The report confirms that critical pedestrian injuries returned to pre-2014 levels, and there was also a sharp increase in motorcycle injuries. The report cited several reasons for the increases, including a growing and aging population, and more vehicles of all kinds on City streets.
Other factors cited in the increase in traffic fatalities were an increasingly aging population more likely to incur more severe injuries in traffic accidents, as well as a 15% increase in the number of homeless people living on the streets in the last five years. Equity issues are also driving an increase in pedestrian deaths, both locally and nationally.
Deficits in police traffic enforcement make up another large piece of the puzzle in the recent statistics. Recent vacancies and leadership turnover in SFPD’s traffic unit has led to a significant drop in traffic citations.
After digesting the DPH report, the Task Force turned to the elephant in the room: speed limits and enforcement, and how to change the current practices in those spaces to save lives.
Legislation recently passed in Sacramento created a State Zero Traffic Fatalities Task Force, to look at the way new state laws and policies can address new and increasing challenges to pedestrian and traffic safety.
Kate Breen, Governmental Relations Director at MTA, serves on the state task force, and Walk SF Executive Director Jodie Medeiros serves on its advisory committee. Together they gave a presentation to San Francisco's Vision Zero task force on challenges of the state level that directly affect San Francisco.
One of those challenges is creating new, pedestrian-based standards for speed limits on city streets. California, like many other states, relies on the "85% rule,” which allows for speed limits to be set according to prevailing car speed preferences.
“Many streets in San Francisco are set at 25 miles per hour, but on some of them you'd never realize it, because people regularly go over the speed limit. If the speed is set at 25 miles per hour and someone is really driving at 35 miles per hour, the likelihood of survival for a person being hit by that vehicle is pretty low,” noted Medeiros.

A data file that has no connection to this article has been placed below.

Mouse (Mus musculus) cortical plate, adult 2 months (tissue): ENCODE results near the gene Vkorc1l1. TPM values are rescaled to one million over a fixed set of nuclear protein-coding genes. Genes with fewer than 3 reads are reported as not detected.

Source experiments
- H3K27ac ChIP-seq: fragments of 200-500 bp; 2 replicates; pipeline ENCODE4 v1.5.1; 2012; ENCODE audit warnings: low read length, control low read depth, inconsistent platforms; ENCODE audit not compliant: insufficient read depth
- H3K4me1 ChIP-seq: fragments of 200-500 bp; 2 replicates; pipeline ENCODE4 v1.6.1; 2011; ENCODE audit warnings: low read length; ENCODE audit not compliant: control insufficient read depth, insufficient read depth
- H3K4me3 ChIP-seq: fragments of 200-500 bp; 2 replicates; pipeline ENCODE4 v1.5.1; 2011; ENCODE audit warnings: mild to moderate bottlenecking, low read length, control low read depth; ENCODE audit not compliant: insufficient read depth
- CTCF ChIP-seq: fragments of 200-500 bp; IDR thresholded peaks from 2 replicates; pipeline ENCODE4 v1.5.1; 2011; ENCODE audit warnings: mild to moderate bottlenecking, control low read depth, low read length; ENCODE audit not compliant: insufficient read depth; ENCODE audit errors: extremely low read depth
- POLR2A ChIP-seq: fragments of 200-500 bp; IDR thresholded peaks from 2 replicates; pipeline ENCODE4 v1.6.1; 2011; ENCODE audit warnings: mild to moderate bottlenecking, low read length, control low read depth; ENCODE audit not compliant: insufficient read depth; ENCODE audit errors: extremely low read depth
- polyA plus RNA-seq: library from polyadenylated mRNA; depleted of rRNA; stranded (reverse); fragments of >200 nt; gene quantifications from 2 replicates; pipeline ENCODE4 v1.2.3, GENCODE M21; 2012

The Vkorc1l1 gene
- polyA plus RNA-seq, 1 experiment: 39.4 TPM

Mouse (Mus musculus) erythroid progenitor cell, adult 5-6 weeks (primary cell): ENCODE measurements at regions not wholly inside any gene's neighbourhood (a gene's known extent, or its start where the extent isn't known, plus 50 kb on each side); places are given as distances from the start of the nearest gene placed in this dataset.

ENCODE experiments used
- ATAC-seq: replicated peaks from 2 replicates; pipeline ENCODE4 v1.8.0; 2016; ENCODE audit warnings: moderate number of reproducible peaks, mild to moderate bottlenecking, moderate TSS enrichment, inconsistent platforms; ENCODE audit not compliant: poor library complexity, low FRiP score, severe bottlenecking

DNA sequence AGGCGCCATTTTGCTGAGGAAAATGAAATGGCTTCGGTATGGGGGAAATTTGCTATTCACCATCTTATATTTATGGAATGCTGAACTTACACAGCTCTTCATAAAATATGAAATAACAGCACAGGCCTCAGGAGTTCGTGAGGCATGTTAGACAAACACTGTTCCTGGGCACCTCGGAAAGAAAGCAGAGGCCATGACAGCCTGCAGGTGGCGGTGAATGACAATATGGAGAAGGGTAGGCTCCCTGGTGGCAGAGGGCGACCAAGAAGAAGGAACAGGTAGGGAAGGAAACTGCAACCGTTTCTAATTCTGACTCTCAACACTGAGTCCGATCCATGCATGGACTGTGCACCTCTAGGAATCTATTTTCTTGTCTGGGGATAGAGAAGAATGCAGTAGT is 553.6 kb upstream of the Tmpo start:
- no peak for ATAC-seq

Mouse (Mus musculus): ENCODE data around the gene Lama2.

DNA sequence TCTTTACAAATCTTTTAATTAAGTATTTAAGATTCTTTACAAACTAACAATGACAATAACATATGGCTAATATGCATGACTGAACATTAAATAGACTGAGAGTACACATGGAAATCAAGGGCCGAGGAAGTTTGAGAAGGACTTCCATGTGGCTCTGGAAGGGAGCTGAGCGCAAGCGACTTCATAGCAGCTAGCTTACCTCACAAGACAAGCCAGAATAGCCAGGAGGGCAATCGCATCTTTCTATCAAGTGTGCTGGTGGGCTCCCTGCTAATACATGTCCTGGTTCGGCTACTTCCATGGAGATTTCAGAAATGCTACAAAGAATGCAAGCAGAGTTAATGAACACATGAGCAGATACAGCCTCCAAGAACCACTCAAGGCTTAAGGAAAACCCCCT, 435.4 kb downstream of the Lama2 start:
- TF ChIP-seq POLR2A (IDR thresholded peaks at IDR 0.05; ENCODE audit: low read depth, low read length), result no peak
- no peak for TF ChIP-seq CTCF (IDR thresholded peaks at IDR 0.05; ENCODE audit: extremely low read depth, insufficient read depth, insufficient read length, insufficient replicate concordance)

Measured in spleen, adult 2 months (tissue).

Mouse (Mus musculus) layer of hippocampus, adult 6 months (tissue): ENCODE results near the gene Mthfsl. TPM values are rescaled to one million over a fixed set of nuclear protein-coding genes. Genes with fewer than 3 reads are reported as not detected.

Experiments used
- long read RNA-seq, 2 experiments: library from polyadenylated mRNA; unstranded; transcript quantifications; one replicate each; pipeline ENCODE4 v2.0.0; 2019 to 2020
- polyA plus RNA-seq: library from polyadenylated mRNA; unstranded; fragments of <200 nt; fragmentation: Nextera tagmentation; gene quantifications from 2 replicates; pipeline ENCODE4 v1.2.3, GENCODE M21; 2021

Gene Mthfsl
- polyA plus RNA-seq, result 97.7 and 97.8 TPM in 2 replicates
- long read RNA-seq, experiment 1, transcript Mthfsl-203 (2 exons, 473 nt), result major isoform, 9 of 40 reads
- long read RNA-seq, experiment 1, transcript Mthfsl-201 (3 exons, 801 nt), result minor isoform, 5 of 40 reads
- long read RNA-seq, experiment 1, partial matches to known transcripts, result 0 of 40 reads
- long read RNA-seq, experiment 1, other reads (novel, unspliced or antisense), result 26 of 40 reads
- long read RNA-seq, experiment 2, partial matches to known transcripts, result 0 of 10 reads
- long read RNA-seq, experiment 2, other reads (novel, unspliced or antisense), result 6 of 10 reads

The goal is to incrementally change state Vehicle Code and policy regarding speed limits, first by giving cities more leeway in enforcing lower speed limits, especially along high injury intersections and thoroughfares, and eventually to move away from current practice entirely.
“(A colleague) described the current practice to me as being like setting a teenager's curfew at the time the teenager wants to come home," said Breen. "We need to find ways to communicate on this issue, because of how deeply entrenched it is."
While Breen and Medeiros noted that there was consensus on the State task force toward changing the status quo, there will likely be continued institutional resistance in Sacramento. On the infrastructure end, State Senator Scott Wiener’s Complete Streets bill has met with considerable resistance from Caltrans. It nevertheless passed the Legislature and is now on Governor Newsom’s desk.
In the end, the same stakeholder groups who often hold San Francisco's Vision Zero policy initiative accountable also acknowledge its value.
"I shudder to think what the City would be like if we had not adopted Vision Zero five years ago," says Marta Lindsey, Communications Director at WalkSF. "There are places where City agencies need to be faster and more aggressive, but it's not like Vision Zero hasn't made a difference. It's been a literal perfect storm of challenges in the last five years."